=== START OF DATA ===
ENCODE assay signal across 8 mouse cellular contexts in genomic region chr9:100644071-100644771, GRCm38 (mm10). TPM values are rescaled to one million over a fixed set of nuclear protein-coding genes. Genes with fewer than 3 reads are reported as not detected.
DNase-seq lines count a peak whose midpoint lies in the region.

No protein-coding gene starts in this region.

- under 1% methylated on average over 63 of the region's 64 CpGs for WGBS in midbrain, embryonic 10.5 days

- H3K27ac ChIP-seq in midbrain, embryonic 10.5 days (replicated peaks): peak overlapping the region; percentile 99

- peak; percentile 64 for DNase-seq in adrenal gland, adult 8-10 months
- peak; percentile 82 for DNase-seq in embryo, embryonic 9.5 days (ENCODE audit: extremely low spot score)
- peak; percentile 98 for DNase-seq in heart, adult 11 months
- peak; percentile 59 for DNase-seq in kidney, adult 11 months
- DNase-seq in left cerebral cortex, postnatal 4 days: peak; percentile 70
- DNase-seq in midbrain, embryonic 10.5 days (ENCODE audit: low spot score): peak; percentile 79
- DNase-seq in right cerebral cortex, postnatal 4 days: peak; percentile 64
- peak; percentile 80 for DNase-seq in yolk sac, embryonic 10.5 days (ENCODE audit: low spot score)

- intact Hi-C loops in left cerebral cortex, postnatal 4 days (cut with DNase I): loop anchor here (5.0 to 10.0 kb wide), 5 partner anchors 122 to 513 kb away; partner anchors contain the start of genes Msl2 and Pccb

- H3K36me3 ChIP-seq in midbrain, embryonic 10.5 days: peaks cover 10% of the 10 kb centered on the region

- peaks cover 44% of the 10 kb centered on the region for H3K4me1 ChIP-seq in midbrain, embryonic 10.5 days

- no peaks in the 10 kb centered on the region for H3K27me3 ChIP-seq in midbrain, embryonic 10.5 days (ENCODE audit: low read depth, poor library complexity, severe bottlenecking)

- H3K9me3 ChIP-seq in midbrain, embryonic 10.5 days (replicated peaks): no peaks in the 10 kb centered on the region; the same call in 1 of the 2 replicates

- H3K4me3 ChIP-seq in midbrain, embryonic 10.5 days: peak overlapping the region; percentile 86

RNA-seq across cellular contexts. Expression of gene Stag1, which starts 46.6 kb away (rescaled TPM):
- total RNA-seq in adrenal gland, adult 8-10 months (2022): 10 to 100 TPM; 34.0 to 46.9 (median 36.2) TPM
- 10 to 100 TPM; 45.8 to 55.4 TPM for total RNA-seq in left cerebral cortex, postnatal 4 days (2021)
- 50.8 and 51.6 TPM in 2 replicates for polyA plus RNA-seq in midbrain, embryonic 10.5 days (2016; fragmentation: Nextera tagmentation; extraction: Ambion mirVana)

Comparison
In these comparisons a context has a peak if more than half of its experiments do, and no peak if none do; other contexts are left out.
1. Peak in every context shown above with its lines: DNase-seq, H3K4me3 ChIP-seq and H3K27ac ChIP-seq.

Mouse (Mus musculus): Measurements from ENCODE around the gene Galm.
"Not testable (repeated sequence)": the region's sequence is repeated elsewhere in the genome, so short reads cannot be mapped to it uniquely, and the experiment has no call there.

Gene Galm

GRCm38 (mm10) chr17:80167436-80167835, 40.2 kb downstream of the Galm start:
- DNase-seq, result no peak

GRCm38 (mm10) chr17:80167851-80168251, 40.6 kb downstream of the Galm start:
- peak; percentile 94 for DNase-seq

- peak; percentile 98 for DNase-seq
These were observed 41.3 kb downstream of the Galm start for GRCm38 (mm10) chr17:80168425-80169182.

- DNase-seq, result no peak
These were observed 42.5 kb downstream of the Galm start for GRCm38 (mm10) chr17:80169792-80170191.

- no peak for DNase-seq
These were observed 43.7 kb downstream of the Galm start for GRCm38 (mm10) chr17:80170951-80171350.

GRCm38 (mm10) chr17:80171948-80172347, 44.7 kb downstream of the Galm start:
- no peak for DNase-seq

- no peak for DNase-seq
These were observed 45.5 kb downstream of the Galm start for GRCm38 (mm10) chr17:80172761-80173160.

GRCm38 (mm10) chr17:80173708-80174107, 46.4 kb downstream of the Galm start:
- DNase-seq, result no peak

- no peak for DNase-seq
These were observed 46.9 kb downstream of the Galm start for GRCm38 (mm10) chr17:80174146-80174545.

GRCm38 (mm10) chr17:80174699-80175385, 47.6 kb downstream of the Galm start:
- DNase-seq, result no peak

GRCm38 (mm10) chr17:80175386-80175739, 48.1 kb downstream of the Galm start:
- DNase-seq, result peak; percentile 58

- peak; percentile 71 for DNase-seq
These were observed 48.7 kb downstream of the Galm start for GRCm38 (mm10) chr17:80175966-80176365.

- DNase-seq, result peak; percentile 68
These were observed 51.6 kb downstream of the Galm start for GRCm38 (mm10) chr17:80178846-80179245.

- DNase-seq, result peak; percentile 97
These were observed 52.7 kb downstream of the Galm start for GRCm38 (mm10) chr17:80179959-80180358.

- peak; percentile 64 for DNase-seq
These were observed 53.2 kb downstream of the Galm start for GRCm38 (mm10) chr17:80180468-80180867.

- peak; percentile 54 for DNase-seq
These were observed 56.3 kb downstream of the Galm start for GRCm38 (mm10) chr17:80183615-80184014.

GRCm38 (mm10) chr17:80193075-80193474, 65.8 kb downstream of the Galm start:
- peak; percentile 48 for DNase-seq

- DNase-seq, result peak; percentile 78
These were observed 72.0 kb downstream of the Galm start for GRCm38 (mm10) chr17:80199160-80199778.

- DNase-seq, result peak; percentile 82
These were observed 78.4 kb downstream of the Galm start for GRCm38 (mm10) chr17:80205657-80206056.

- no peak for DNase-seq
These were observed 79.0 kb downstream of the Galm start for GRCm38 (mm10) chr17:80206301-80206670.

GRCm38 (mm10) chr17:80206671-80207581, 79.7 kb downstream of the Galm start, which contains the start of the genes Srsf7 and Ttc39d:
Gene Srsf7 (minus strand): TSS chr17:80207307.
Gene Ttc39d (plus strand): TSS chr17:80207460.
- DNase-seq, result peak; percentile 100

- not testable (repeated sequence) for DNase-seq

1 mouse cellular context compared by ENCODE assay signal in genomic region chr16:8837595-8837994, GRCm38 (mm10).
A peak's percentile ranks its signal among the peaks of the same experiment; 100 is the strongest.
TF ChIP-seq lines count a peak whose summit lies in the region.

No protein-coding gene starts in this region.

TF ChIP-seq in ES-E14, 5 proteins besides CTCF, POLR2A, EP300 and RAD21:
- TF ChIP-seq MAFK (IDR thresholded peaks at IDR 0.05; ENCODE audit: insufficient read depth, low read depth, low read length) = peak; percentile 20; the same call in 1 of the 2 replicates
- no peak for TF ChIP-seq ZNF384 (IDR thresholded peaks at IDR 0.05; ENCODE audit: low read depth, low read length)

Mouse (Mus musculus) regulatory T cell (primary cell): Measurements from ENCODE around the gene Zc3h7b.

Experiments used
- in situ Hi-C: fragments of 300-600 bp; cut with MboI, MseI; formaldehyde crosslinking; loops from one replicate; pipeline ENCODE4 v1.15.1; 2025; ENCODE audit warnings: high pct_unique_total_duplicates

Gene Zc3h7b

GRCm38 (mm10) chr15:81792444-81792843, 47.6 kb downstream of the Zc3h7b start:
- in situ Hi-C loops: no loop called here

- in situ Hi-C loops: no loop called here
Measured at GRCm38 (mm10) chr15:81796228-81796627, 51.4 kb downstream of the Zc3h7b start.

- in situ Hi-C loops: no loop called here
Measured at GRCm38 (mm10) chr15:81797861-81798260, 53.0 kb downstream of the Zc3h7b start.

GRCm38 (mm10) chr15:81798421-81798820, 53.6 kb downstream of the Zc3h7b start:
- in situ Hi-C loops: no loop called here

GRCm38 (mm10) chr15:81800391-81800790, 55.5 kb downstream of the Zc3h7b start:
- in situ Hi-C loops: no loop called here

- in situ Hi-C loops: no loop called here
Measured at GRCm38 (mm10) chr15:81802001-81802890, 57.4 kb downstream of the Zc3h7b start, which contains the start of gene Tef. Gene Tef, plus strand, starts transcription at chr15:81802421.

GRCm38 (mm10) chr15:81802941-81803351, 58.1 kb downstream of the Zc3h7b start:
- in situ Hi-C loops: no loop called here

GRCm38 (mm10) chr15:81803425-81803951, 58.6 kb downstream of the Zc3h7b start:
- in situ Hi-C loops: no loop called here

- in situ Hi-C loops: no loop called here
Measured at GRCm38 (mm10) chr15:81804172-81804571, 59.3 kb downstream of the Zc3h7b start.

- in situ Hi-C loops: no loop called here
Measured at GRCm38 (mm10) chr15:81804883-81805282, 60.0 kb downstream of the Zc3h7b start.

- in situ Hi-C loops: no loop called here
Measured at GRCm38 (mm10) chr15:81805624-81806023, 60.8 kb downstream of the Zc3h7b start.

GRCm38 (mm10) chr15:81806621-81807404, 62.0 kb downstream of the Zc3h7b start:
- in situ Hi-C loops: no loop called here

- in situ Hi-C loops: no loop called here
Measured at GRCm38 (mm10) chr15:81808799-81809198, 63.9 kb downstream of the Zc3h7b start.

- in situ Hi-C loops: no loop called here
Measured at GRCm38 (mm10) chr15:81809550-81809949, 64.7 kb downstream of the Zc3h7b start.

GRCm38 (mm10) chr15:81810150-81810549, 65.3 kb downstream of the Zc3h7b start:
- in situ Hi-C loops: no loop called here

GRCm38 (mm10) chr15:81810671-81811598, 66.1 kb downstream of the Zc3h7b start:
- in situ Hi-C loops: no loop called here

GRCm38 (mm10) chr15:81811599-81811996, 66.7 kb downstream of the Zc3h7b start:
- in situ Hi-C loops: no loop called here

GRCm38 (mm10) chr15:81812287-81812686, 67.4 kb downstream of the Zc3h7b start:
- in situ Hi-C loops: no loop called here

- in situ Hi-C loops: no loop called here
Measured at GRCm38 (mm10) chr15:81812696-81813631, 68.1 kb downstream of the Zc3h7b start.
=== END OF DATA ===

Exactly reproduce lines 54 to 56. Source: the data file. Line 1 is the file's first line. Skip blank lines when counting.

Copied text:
- DNase-seq, result peak; percentile 68
These were observed 51.6 kb downstream of the Galm start for GRCm38 (mm10) chr17:80178846-80179245.

- DNase-seq, result peak; percentile 97